We report development of a simple and affordable radio interferometer suitable as an educational laboratory experiment. With the increasing importance of interferometry in astronomy, the lack of educational interferometers is an obstacle to training the future generation of astronomers. This interferometer provides the hands-on experience needed to fully understand the basic concepts of interferometry. The design of this interferometer is based on the Michelson & Pease stellar optical interferometer, but operates at a radio wavelength (~11 GHz; ~2.7cm); thus the requirement for optical accuracy is much less stringent. We utilize a commercial broadcast satellite dish and feedhorn. Two flat side mirrors slide on a ladder, providing baseline coverage. This interferometer resolves and measures the diameter of the Sun, a nice daytime experiment which can be carried out even in marginal weather (i.e., partial cloud cover). Commercial broadcast satellites provide convenient point sources for comparison to the Sun's extended disk. We describe the mathematical background of the adding interferometer, the design and development of the telescope and receiver system, and measurements of the Sun. We present results from a students' laboratory report.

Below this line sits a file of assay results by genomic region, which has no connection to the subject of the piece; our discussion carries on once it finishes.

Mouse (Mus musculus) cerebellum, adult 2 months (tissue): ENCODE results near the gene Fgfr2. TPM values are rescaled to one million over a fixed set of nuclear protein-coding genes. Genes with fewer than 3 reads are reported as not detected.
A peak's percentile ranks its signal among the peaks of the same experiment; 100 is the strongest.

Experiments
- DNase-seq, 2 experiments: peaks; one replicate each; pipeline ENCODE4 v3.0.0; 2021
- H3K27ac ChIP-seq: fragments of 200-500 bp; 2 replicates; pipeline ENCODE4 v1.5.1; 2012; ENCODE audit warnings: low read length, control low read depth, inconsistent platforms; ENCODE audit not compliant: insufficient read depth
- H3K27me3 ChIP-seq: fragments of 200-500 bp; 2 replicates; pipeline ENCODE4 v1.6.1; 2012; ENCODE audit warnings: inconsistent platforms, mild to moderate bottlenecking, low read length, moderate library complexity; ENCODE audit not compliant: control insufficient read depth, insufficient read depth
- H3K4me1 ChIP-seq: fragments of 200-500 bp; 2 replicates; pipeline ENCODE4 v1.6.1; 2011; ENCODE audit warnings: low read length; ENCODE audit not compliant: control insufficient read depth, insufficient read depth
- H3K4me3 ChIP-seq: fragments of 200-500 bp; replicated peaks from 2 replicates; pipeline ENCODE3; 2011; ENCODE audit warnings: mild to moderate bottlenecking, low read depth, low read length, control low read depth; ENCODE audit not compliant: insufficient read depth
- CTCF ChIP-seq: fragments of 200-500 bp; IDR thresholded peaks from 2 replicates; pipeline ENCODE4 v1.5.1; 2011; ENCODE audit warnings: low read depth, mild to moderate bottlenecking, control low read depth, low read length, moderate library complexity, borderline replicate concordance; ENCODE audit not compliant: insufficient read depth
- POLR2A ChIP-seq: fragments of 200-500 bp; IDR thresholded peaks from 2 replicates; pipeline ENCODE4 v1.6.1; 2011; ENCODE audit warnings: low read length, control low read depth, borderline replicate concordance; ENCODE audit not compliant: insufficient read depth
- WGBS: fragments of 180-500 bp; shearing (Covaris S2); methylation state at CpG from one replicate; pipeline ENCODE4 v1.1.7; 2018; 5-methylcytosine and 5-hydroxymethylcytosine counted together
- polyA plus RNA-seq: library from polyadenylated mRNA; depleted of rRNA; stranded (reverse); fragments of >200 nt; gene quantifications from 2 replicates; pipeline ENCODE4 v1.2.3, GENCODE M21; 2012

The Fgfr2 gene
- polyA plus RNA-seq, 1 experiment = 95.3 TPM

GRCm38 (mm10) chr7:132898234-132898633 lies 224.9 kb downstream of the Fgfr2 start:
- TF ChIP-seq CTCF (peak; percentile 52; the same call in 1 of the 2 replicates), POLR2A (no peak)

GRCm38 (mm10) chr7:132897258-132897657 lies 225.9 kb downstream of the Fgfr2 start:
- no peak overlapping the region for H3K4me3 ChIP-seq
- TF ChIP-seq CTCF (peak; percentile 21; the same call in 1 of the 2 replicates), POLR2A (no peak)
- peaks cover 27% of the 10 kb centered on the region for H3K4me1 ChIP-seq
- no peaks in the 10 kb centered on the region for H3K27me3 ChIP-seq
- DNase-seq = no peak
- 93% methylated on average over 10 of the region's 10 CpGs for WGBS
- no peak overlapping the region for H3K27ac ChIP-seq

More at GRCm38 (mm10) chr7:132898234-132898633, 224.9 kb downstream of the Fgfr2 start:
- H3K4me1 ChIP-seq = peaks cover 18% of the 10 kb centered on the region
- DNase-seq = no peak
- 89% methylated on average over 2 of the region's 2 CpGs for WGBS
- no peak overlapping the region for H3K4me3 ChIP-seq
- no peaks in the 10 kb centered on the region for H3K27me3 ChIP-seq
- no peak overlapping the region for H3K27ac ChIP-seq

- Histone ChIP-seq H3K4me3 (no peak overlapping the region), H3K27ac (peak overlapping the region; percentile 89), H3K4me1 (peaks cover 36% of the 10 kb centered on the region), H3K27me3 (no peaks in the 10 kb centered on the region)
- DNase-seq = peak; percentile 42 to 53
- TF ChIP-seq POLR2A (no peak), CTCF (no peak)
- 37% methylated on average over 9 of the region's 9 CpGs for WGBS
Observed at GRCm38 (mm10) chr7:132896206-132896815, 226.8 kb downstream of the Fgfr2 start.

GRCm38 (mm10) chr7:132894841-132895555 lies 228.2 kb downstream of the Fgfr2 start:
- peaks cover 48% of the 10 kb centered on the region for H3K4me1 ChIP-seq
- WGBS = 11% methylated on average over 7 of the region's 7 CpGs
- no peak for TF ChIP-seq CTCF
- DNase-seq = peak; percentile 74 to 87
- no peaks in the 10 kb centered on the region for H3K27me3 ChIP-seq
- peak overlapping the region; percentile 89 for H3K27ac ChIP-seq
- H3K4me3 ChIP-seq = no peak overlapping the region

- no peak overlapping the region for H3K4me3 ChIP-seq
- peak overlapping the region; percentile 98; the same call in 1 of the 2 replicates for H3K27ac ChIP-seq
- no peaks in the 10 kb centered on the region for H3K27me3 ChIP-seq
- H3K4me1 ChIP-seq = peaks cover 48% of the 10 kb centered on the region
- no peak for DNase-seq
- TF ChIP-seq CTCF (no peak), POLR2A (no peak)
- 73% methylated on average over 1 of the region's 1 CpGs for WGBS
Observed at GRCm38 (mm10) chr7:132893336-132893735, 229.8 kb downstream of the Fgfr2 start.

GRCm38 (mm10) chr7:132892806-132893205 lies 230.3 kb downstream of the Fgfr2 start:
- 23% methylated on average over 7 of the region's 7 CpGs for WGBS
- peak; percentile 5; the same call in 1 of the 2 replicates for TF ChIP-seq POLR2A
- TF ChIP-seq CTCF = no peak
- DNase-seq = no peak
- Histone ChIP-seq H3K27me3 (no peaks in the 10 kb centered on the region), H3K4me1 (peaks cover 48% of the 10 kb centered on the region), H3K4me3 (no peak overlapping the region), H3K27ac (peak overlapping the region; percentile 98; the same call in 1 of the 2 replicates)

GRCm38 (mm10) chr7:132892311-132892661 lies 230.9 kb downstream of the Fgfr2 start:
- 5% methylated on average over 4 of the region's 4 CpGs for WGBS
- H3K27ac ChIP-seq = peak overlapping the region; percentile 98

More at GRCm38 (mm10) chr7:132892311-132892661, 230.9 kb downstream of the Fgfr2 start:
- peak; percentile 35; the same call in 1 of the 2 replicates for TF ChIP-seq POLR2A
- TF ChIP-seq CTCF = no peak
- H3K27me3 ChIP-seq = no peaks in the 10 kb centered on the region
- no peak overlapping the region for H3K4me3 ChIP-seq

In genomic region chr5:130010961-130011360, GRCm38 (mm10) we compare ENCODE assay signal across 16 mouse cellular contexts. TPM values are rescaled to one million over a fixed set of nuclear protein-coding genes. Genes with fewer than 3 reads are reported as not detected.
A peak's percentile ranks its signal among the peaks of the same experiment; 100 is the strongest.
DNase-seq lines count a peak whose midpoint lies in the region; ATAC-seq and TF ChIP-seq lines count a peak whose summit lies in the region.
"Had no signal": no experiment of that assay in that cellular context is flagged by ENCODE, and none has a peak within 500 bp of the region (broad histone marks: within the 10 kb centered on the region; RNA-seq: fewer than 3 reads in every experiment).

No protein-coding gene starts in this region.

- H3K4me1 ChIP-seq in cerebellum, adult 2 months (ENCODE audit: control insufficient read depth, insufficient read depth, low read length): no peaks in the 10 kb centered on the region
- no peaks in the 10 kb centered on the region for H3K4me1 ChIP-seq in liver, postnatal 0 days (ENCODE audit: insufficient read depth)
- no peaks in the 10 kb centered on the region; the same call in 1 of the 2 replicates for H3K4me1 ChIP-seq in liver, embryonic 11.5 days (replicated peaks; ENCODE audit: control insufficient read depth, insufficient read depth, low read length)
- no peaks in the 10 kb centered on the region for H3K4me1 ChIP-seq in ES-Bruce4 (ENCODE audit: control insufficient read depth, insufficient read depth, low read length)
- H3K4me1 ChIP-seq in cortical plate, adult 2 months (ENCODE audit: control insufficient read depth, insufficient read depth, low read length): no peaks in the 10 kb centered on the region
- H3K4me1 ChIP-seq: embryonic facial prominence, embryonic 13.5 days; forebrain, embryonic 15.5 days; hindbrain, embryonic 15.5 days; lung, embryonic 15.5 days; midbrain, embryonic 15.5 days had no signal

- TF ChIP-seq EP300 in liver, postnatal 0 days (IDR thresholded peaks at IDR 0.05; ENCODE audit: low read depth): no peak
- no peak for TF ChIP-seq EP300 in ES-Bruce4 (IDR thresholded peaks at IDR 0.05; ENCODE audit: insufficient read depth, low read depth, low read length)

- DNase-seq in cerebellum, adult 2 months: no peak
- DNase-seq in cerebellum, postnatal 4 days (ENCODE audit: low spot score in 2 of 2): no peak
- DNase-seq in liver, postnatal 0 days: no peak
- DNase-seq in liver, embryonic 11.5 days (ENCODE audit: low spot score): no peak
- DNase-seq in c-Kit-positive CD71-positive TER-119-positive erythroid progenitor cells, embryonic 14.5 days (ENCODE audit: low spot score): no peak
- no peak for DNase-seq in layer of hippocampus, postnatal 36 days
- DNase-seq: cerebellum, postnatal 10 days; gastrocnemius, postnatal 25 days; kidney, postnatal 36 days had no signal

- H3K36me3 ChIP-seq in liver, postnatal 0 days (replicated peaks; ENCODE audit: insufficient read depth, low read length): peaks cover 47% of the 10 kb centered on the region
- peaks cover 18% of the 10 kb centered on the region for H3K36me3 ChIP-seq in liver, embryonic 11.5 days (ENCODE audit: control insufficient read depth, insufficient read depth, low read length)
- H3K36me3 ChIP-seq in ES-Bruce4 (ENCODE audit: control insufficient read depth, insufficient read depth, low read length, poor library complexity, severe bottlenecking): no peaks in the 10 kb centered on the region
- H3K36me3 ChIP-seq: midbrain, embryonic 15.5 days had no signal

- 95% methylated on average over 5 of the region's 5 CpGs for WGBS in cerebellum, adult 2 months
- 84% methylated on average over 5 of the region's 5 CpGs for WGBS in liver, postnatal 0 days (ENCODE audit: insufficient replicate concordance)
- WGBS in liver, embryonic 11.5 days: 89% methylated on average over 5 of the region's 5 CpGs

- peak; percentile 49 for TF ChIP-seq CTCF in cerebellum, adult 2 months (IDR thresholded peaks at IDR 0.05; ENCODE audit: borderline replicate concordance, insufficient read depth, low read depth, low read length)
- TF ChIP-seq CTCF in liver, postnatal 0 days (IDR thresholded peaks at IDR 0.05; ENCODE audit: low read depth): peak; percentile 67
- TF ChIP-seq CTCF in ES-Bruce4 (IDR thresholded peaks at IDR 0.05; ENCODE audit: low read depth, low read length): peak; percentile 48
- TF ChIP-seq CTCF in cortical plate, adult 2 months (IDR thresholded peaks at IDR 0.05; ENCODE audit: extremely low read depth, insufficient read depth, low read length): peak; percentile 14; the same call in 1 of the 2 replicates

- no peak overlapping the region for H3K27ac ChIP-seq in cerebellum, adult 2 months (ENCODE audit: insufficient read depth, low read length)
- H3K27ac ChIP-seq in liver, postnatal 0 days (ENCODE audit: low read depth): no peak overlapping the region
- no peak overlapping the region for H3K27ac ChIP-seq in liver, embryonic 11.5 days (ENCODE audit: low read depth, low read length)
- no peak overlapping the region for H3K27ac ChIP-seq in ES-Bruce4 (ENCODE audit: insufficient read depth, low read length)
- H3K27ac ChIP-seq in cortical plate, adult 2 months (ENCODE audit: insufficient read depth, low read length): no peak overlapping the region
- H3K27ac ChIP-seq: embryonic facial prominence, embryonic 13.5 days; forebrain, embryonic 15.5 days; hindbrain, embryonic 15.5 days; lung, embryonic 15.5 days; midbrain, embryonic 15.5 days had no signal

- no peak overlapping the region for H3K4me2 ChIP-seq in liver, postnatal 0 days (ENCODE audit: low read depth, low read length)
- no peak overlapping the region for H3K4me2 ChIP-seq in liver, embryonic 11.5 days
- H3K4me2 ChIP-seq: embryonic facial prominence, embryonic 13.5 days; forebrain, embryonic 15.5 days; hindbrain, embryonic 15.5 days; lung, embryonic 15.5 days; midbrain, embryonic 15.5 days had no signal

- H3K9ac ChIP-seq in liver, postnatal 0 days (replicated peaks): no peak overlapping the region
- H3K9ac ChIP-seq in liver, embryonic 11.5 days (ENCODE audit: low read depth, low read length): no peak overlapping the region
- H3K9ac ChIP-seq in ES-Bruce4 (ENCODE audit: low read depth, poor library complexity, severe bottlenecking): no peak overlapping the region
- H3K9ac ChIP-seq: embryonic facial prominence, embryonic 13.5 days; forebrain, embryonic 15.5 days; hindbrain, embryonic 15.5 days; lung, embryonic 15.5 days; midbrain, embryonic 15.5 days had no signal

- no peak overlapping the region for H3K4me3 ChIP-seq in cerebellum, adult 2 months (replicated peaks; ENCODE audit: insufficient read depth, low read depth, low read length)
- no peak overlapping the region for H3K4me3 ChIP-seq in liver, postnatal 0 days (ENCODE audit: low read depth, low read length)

Jin Koda, James Barrett (1), Tetsuo Hasegawa (2,3), Masahiko Hayashi (3), Gene Shafto (1), Jeff Slechta (1), Stanimir Metchev (1,4) ((1) Stony Brook, (2) NAOJ Chile, (3) NAOJ, (4) Western Ontario)
(Submitted on 22 Jan 2016)
Comments: Accepted for publication in American Journal of Physics
Subjects: Instrumentation and Methods for Astrophysics (astro-ph.IM); Solar and Stellar Astrophysics (astro-ph.SR)
Cite as: arXiv:1601.06161 [astro-ph.IM] (or arXiv:1601.06161v1 [astro-ph.IM] for this version)
From: Jin Koda
[v1] Fri, 22 Jan 2016 21:00:00 GMT (5050kb,D)